# Physics

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The drawing shows a large cube (mass = 27 kg) being accelerated across a horizontal frictionless surface by a horizontal force vector P . A small cube (mass = 4.0 kg) is in contact with the front surface of the large cube and will slide downward unless vector P is sufficiently large. The coefficient of static friction between the cubes is 0.71. What is the smallest magnitude that vector P can have in order to keep the small cube from sliding downward?

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how does a small cube go "downward" if both are on a horizontal surfce? I don't understand the picture painted.

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That is what the picture looks like. Hopefully the formatting won't mess up once it is posted. Its like one cube is temporarily glued to the other.

• Physics - ,

Since the formatting messed up...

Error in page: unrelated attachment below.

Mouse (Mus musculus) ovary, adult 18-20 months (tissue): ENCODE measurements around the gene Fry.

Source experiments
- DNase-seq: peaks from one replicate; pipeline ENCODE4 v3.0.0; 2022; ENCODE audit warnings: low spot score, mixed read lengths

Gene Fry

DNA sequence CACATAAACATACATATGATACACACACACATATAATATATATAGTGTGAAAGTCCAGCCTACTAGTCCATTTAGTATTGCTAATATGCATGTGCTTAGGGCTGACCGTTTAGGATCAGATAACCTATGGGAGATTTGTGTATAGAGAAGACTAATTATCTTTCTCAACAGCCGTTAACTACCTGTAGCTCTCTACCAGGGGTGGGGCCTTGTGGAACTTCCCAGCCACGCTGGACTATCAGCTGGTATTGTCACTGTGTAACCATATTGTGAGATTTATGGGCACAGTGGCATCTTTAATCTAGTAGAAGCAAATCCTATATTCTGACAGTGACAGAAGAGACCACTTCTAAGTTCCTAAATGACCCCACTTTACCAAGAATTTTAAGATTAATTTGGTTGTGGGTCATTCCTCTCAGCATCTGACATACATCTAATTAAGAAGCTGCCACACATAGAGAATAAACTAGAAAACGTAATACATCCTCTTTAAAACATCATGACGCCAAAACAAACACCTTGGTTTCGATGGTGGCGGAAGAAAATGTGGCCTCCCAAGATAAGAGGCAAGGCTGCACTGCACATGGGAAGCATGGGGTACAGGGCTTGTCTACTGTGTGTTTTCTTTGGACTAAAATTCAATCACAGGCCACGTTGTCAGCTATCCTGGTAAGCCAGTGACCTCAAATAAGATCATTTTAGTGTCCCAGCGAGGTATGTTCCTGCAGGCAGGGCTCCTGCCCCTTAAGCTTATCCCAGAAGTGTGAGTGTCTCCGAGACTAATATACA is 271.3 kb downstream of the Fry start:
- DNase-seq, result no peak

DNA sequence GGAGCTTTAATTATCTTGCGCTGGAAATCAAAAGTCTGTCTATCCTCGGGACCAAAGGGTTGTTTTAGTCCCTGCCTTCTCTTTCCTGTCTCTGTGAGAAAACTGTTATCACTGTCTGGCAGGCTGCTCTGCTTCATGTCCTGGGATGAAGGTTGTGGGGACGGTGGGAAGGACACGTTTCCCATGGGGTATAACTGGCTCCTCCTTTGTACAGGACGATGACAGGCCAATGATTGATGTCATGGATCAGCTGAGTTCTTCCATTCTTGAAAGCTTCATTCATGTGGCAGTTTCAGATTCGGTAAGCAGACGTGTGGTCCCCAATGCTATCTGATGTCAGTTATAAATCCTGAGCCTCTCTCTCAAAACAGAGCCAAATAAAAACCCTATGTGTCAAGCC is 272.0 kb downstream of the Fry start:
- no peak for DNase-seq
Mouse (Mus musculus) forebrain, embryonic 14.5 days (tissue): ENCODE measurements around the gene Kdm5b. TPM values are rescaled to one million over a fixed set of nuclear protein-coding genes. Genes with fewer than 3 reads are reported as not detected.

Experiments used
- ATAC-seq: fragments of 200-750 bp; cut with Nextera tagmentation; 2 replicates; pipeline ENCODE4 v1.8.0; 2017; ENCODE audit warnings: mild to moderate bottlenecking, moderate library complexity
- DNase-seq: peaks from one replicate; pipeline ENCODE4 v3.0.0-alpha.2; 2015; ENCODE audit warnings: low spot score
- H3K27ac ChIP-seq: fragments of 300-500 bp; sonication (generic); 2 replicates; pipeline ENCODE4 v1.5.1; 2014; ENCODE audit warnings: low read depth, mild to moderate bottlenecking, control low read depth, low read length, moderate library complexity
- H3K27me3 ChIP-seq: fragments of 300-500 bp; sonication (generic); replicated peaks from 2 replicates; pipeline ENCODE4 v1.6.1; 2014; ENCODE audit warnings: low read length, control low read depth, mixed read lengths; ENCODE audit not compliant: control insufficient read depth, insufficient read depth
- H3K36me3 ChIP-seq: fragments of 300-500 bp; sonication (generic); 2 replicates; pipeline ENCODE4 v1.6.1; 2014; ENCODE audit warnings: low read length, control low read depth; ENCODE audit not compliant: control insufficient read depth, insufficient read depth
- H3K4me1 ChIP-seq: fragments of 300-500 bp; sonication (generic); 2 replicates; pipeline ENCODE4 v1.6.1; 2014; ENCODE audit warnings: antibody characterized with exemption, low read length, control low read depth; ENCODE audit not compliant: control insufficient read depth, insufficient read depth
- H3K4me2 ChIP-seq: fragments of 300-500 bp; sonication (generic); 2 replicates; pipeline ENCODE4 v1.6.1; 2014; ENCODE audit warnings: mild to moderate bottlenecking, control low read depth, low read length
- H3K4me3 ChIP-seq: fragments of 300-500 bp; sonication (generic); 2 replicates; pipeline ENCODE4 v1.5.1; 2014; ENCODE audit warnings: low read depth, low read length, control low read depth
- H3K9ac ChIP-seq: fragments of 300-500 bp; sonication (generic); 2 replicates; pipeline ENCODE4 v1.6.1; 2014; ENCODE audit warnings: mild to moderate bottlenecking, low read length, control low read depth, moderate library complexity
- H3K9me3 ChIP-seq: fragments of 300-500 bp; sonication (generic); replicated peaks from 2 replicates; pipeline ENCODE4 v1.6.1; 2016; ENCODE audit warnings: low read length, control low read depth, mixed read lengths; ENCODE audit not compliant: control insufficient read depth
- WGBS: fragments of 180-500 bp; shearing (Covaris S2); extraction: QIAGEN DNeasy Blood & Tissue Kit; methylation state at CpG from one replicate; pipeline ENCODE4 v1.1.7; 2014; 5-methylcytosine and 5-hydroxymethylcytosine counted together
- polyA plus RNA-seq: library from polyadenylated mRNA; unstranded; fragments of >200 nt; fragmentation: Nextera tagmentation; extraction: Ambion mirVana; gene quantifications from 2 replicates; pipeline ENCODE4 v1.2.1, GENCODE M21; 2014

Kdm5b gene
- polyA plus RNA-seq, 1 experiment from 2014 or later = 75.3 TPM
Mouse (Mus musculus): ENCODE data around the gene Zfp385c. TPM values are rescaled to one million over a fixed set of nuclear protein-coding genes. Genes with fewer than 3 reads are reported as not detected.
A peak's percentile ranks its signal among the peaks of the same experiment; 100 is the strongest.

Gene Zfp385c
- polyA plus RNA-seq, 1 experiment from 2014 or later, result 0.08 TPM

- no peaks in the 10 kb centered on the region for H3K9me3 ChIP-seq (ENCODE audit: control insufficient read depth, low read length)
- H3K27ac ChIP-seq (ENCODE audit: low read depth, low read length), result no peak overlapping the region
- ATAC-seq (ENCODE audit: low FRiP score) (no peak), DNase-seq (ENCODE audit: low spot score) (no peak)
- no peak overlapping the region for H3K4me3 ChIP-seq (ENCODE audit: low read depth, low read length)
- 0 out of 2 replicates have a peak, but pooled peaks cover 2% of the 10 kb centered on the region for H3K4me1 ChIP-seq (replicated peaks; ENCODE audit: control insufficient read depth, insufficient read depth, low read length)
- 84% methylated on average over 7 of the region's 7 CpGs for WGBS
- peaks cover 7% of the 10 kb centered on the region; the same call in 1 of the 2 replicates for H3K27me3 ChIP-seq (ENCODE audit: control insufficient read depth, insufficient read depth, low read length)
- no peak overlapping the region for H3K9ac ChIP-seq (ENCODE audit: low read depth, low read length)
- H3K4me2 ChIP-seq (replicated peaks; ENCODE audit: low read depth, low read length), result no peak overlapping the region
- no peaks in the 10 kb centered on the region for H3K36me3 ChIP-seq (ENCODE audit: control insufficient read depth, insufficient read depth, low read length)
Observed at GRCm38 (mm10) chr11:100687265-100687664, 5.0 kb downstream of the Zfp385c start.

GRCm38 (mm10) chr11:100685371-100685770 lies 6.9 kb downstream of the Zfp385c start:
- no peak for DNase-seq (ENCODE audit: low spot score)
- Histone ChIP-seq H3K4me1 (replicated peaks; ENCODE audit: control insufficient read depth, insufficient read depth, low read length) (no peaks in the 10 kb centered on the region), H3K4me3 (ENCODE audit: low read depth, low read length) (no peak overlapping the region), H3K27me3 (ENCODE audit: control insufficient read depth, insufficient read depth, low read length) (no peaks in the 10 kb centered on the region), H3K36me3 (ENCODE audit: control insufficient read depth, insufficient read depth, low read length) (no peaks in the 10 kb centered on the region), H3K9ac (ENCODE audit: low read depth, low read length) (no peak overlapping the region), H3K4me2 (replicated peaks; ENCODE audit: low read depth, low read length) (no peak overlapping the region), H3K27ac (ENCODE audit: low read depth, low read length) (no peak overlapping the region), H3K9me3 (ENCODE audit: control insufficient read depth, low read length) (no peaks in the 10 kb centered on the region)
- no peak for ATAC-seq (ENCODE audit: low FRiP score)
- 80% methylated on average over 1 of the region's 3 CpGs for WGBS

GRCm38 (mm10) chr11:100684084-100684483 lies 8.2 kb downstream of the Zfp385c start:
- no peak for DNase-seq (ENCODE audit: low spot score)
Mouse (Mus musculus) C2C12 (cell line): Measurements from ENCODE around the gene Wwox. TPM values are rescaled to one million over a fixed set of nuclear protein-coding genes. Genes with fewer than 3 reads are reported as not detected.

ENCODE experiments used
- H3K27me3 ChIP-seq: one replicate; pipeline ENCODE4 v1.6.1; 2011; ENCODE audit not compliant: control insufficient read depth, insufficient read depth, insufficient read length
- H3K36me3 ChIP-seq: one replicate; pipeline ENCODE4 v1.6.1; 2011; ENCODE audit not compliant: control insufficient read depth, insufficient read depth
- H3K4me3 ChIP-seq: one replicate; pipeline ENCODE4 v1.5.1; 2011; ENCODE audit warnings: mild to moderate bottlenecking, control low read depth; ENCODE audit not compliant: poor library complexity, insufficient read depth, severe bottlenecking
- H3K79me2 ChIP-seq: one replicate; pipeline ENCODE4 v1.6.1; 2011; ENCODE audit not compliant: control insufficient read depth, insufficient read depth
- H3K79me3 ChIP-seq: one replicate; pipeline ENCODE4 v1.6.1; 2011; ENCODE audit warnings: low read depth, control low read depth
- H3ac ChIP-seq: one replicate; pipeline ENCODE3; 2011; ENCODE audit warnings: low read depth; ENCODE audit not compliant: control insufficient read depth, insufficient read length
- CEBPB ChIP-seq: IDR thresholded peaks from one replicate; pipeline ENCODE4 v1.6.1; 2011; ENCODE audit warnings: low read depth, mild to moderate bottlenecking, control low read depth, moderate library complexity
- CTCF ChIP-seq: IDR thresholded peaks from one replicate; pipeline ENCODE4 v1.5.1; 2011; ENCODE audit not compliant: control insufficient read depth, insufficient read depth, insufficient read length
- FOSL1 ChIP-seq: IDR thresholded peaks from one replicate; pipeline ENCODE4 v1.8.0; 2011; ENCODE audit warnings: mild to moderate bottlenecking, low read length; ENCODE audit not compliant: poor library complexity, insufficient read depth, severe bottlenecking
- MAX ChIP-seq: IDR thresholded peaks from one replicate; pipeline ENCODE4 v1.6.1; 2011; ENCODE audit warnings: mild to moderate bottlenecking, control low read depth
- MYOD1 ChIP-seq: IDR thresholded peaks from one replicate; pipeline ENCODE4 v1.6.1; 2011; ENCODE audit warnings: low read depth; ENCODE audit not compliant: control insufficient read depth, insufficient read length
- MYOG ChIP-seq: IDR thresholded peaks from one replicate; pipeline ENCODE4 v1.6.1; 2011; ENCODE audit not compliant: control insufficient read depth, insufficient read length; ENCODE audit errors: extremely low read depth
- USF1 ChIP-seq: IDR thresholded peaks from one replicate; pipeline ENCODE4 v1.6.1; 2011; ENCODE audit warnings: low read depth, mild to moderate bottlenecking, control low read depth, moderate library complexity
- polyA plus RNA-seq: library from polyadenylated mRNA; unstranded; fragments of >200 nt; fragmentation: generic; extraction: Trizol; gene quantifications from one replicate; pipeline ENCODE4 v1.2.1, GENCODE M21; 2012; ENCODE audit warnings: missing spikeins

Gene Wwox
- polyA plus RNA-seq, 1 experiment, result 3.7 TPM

Imagine a regular, large cube. A smaller cube is placed on the right hand side of it but it appears as if it is glued to the side of the cube a couple inches above the horizontal surface.

• Physics - ,

ok, I get it. force on the surface keeps it up (actually friction does.)

The normal force on the front surface of the large cube to the small cube is

forcenormal=smallcubemass*a
the friction force then holding up the small cube is forcenormal*mu

and that has to equal smallcubemass*g

so smallcubemass*g=smallcubemass*a*mu
or mu=a/g

Now, what is a? Pushing force= (total mass)a or a=P/totalmass
so we have...
mu=a/g=P/(totalmass*g)
solve for P.

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chuck norris